- Pencil-beam pattern − The beam has a sharp directional pencil shaped pattern.
- Fan-beam pattern − The beam has a fan-shaped pattern.
- Shaped beam pattern − The beam, which is non-uniform and patternless is known as shaped beam.
A referential point for all these types of radiation is the isotropic radiation. It is important to consider the isotropic radiation even though it is impractical.
Antenna Theory – Isotropic Radiation
In the previous chapter, we have gone through the radiation pattern. To have a better analysis regarding the radiation of an antenna, a referential point is necessary. The radiation of an isotropic antenna, fills this space.
Isotropic radiation is the radiation from a point source, radiating uniformly in all directions, with same intensity regardless of the direction of measurement.
The improvement of radiation pattern of an antenna is always assessed using the isotropic radiation of that antenna. If the radiation is equal in all directions, then it is known as isotropic radiation.
- The point source is an example of isotropic radiator. However, this isotropic radiation is practically impossible, because every antenna radiates its energy with some directivity.
- The isotropic radiation is nothing but Omni-directional radiation.
- It has a doughnut-shaped pattern when viewed in 3D and a figure-of-eight pattern when viewed in 2D.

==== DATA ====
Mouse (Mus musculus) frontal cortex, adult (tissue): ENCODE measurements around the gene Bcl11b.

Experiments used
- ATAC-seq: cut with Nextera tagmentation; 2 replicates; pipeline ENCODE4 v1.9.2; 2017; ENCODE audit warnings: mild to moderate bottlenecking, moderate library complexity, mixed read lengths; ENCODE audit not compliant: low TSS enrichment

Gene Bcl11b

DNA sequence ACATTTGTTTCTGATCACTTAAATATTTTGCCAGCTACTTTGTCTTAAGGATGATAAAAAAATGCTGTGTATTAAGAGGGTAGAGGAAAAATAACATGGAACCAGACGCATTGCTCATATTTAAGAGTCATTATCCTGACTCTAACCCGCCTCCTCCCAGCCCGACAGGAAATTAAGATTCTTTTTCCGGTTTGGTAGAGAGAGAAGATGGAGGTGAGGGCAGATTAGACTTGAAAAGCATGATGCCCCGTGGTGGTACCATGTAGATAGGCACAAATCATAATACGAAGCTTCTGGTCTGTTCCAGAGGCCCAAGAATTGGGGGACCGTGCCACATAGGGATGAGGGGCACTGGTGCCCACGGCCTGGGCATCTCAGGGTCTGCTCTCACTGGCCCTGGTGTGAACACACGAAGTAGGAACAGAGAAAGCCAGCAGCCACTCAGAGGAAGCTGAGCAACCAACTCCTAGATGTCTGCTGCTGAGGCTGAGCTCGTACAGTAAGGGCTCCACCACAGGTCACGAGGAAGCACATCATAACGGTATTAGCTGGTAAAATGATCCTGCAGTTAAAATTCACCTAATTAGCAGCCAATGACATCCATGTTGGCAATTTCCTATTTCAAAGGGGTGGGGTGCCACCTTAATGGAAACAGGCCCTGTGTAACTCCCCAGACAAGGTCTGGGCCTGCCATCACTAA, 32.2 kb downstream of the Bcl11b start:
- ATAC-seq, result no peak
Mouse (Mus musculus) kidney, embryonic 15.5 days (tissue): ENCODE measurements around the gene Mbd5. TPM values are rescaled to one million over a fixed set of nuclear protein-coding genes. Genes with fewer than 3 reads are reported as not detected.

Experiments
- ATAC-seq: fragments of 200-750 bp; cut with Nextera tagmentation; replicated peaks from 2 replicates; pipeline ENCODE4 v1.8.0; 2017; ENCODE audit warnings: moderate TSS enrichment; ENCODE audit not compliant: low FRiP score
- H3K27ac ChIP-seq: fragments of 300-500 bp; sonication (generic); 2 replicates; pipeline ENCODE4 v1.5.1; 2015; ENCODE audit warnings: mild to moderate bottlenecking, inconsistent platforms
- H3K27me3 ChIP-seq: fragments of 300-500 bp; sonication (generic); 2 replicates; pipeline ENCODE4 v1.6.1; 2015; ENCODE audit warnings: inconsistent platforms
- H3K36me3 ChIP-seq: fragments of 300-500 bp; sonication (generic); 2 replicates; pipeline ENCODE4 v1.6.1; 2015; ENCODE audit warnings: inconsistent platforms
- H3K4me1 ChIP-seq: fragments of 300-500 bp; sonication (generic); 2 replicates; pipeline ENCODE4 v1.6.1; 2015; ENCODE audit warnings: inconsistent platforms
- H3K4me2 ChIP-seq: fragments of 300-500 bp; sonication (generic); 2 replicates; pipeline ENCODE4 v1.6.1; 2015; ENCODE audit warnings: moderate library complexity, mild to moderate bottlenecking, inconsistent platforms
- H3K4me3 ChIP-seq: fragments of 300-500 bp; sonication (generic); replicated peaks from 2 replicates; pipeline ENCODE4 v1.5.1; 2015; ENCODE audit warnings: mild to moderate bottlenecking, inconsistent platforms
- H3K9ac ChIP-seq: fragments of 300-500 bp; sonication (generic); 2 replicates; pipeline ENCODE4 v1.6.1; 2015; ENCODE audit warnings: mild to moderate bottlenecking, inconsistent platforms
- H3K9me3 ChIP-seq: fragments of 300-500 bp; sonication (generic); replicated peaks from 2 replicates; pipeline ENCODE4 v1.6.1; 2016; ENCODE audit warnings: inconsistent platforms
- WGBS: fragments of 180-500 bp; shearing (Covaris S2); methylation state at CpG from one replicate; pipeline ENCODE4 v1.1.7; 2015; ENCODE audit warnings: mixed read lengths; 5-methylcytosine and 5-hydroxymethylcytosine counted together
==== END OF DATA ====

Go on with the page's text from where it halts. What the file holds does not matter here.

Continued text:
The figures given above show the radiation pattern of an isotropic or Omni-directional pattern. Figure 1 illustrates the doughnut shaped pattern in 3D and Figure 2 illustrates the figure-of-eight pattern in 2D.
The isotropic radiator has unity gain, which means having a gain factor of 1 in all directions. In terms of dB, it can be called as 0dB gain (zero loss).
Equivalent Isotropic Radiated Power
According to the standard definition, “The amount of power that an isotropical antenna radiates to produce the peak power density observed in the direction of maximum antenna gain, is called as Equivalent Isotropic Radiated Power.”
If the radiated energy of an antenna is made to concentrate on one side or a particular direction, where the radiation is equivalent to that antenna’s isotropic radiated power, such a radiation would be termed as EIRP i.e. Equivalent Isotropic Radiated Power.
Though isotropic radiation is an imaginary one, it is the best an antenna can give. The gain of such antenna will be 3dBi where 3dB is a factor of 2 and ‘i’ represents factor of isotropic condition.
If the radiation is focused in certain angle, then EIRP increases along with the antenna gain. Gain of the antenna is best achieved by focusing the antenna in certain direction.
Effective Radiated Power
If the radiated power is calculated by taking half-wave dipole as the reference, rather than an isotropic antenna, then it can be termed as ERP (Effective Radiated Power).
If EIRP is known, then ERP can be calculated from formula given above.
Antenna Theory – Beam and Polarization
This chapter deals with the parameters of radiated beam of the antenna. These parameters help us to know about the beam specifications.
According to the standard definition, “Beam area is the solid angle through which all the power radiated by the antenna would stream if P (θ, Ø) maintained its maximum value over ΩA and was zero elsewhere.”
The radiated beam of the antenna comes out from an angle at the antenna, known as solid angle, where the power radiation intensity is maximum. This solid beam angle is termed as the beam area. It is represented by ΩA.